Eighth Grade perfectly encapsulates the life of a middle schooler


Camryn Teder, Co-Writing Editor

Eighth grade sucks for almost everyone. What an incredibly awkward time to be alive. The disastrous outfits, the cringe-worthy moments, it all seems to be a little bit unfair. Writer and director Bo Burnham channels that inner pain and adolescent angst in a perfect way in his new movie Eighth Grade.

In the age of Generation Z, the selfie epidemic and other acne-prone nonsense, Burnham made this movie with a message: being yourself is one of the scariest things you can be, especially in a middle school full of popularity-seeking fiends.

Thirteen-year-old Kayla Day, a shy girl who dreams of fitting in, is trying to do just that. With only two weeks left of her eighth grade year, Kayla makes attempts to get out of her comfort zone and be confident. To stop surviving and start THRIVING. With the help of her dad who’s trying his best and a high school mentor that takes her under her wing, Kayla just barely makes it out alive.  Elsie Fisher, who plays Kayla in the film, takes the uncomfortable and insecure life of a middle schooler and embodies all of those emotions in her acting.

The plot itself sounds familiar. This sounds like a documentary of my own life. The screenwriting for the film was accurate and personal. The dialogue was vulnerable and real. Burnham perfectly channeled the awkward words of an eighth grader.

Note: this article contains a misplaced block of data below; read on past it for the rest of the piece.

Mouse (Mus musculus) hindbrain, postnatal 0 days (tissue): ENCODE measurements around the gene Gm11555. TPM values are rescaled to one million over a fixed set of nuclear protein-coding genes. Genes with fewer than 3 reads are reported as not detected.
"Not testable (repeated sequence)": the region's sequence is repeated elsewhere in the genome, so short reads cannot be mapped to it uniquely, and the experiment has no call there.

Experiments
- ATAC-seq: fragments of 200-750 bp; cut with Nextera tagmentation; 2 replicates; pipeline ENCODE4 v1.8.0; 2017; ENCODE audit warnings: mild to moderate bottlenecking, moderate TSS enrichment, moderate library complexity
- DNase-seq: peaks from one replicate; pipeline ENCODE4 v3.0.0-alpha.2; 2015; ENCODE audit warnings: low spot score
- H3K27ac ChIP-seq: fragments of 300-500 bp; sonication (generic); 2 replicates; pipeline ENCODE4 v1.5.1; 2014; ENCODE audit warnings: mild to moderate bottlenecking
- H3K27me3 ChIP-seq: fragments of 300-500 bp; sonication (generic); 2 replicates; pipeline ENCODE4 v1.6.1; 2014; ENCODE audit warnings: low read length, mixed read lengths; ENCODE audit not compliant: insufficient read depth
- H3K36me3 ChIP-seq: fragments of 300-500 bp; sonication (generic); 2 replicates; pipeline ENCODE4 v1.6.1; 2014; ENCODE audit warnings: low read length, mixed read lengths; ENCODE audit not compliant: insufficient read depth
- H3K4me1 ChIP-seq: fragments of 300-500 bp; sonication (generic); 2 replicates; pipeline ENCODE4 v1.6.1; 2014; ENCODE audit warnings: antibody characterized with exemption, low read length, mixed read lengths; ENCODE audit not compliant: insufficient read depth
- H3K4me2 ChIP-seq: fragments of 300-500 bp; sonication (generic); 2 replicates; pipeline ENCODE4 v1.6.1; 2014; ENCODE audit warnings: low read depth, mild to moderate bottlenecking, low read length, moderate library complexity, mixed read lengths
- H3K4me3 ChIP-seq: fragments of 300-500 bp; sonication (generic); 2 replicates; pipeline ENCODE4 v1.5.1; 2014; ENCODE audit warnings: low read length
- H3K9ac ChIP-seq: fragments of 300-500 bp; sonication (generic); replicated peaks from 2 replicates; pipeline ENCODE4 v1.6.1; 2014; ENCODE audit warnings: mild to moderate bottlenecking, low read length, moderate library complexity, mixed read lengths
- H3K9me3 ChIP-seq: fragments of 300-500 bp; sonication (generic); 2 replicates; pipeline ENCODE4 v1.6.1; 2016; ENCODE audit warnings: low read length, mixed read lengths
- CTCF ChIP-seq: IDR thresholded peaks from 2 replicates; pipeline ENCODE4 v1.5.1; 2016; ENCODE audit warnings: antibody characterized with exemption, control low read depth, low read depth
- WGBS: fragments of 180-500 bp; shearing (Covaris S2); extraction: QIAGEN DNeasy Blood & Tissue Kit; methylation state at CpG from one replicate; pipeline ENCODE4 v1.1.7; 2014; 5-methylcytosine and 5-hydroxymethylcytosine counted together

The directing in this movie is amazing. I was captivated watching poor Kayla Day navigate life from behind the screen of her cell phone. Each shot was taken with a purpose.

One of the best parts of this movie was the soundtrack. Oh wow, the soundtrack. The music used on the screen was not some elevator diddy, it was powerful. Anna Meredith, a British composer of electronic and acoustic beats, takes credit for these absolutely amazing tracks. This music is not your traditional orchestral movie soundtrack. It is isolating and mean, forcing you to focus all your attention on the moments unfolding on screen.

The plot of the movie itself is not particularly outstanding, but that’s ok. This movie is not merely for entertainment purposes. Instead, it packs a powerful punch with a clear message. Eighth Grade is art, a beautiful and cruel indie film that will still mean something to people in 10 years. Each shot is packed full of emotion, relying on the actors on screen to provide you with feeling rather than a sort of entertaining plot.

This movie has turned film making into an art form. Bo Burnham’s phenomenal direction at 27 years of age is pleasantly surprising. The isolating directing style combined with the bombarding nature of the soundtrack make for an incredible film about the difficult life of young people in the modern age. This is an indie art piece and should be seen by every middle schooler, every high schooler and every person with working ears and willing eyes. If you are looking to be entertained by some sort of action-heavy film, this movie is probably not for you. If you are looking to be inspired, come see this movie and feel lucky to have moved past the emotional train wreck that is middle school.